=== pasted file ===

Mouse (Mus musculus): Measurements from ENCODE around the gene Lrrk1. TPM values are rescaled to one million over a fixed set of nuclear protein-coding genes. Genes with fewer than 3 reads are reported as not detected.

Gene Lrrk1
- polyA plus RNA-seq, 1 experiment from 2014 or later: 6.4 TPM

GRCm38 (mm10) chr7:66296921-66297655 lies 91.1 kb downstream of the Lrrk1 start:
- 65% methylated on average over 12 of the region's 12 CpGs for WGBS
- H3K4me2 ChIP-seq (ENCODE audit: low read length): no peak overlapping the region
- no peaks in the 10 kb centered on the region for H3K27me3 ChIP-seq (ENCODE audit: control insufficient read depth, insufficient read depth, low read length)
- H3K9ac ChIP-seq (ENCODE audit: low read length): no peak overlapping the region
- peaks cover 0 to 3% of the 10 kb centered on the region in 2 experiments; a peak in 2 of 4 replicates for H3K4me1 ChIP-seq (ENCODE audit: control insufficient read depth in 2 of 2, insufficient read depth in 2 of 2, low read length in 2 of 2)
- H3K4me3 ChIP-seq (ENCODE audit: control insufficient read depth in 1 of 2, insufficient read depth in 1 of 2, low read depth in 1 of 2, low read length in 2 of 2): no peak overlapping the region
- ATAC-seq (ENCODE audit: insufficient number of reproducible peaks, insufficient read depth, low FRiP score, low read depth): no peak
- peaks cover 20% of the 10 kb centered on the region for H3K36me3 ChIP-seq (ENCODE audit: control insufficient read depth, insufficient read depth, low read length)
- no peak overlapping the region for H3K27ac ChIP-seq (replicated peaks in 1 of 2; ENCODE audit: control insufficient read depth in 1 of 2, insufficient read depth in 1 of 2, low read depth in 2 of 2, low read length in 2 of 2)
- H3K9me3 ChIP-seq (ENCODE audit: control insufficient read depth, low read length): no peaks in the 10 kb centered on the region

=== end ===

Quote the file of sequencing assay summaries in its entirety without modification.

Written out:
Mouse (Mus musculus): Measurements from ENCODE around the gene Lrrk1. TPM values are rescaled to one million over a fixed set of nuclear protein-coding genes. Genes with fewer than 3 reads are reported as not detected.

Gene Lrrk1
- polyA plus RNA-seq, 1 experiment from 2014 or later: 6.4 TPM

GRCm38 (mm10) chr7:66296921-66297655 lies 91.1 kb downstream of the Lrrk1 start:
- 65% methylated on average over 12 of the region's 12 CpGs for WGBS
- H3K4me2 ChIP-seq (ENCODE audit: low read length): no peak overlapping the region
- no peaks in the 10 kb centered on the region for H3K27me3 ChIP-seq (ENCODE audit: control insufficient read depth, insufficient read depth, low read length)
- H3K9ac ChIP-seq (ENCODE audit: low read length): no peak overlapping the region
- peaks cover 0 to 3% of the 10 kb centered on the region in 2 experiments; a peak in 2 of 4 replicates for H3K4me1 ChIP-seq (ENCODE audit: control insufficient read depth in 2 of 2, insufficient read depth in 2 of 2, low read length in 2 of 2)
- H3K4me3 ChIP-seq (ENCODE audit: control insufficient read depth in 1 of 2, insufficient read depth in 1 of 2, low read depth in 1 of 2, low read length in 2 of 2): no peak overlapping the region
- ATAC-seq (ENCODE audit: insufficient number of reproducible peaks, insufficient read depth, low FRiP score, low read depth): no peak
- peaks cover 20% of the 10 kb centered on the region for H3K36me3 ChIP-seq (ENCODE audit: control insufficient read depth, insufficient read depth, low read length)
- no peak overlapping the region for H3K27ac ChIP-seq (replicated peaks in 1 of 2; ENCODE audit: control insufficient read depth in 1 of 2, insufficient read depth in 1 of 2, low read depth in 2 of 2, low read length in 2 of 2)
- H3K9me3 ChIP-seq (ENCODE audit: control insufficient read depth, low read length): no peaks in the 10 kb centered on the region